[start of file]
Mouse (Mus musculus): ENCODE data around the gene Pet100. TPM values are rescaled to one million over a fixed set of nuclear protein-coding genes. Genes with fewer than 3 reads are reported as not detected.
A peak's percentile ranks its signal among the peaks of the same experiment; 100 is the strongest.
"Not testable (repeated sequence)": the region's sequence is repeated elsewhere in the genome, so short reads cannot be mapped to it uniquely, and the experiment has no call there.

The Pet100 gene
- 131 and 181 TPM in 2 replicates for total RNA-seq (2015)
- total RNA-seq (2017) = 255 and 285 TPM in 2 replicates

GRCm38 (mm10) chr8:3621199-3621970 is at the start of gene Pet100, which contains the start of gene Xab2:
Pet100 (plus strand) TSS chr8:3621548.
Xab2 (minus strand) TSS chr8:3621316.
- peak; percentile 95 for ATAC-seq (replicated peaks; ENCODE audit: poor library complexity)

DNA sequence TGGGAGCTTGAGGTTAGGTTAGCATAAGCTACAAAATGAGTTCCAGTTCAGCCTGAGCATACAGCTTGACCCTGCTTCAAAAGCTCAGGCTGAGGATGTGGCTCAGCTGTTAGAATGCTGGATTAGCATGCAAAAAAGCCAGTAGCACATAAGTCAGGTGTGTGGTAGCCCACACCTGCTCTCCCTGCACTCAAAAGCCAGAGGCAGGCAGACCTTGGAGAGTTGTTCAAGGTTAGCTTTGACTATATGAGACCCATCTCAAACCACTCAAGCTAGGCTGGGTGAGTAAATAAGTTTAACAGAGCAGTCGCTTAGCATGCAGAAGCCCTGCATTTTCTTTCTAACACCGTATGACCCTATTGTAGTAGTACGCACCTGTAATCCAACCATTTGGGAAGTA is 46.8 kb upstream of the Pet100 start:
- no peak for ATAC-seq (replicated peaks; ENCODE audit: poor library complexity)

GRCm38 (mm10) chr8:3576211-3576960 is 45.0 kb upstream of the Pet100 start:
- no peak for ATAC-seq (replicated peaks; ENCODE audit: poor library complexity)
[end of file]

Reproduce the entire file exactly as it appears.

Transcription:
Mouse (Mus musculus): ENCODE data around the gene Pet100. TPM values are rescaled to one million over a fixed set of nuclear protein-coding genes. Genes with fewer than 3 reads are reported as not detected.
A peak's percentile ranks its signal among the peaks of the same experiment; 100 is the strongest.
"Not testable (repeated sequence)": the region's sequence is repeated elsewhere in the genome, so short reads cannot be mapped to it uniquely, and the experiment has no call there.

The Pet100 gene
- 131 and 181 TPM in 2 replicates for total RNA-seq (2015)
- total RNA-seq (2017) = 255 and 285 TPM in 2 replicates

GRCm38 (mm10) chr8:3621199-3621970 is at the start of gene Pet100, which contains the start of gene Xab2:
Pet100 (plus strand) TSS chr8:3621548.
Xab2 (minus strand) TSS chr8:3621316.
- peak; percentile 95 for ATAC-seq (replicated peaks; ENCODE audit: poor library complexity)

DNA sequence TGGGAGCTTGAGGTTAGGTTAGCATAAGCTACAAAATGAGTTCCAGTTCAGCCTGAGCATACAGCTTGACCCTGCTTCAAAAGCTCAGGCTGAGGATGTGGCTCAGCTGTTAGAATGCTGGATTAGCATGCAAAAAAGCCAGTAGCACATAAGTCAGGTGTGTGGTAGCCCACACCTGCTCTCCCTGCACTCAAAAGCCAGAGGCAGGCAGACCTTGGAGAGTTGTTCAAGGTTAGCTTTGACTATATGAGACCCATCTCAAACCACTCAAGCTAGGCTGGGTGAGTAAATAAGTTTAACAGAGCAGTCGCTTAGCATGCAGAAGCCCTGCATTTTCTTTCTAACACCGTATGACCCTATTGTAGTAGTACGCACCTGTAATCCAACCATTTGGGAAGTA is 46.8 kb upstream of the Pet100 start:
- no peak for ATAC-seq (replicated peaks; ENCODE audit: poor library complexity)

GRCm38 (mm10) chr8:3576211-3576960 is 45.0 kb upstream of the Pet100 start:
- no peak for ATAC-seq (replicated peaks; ENCODE audit: poor library complexity)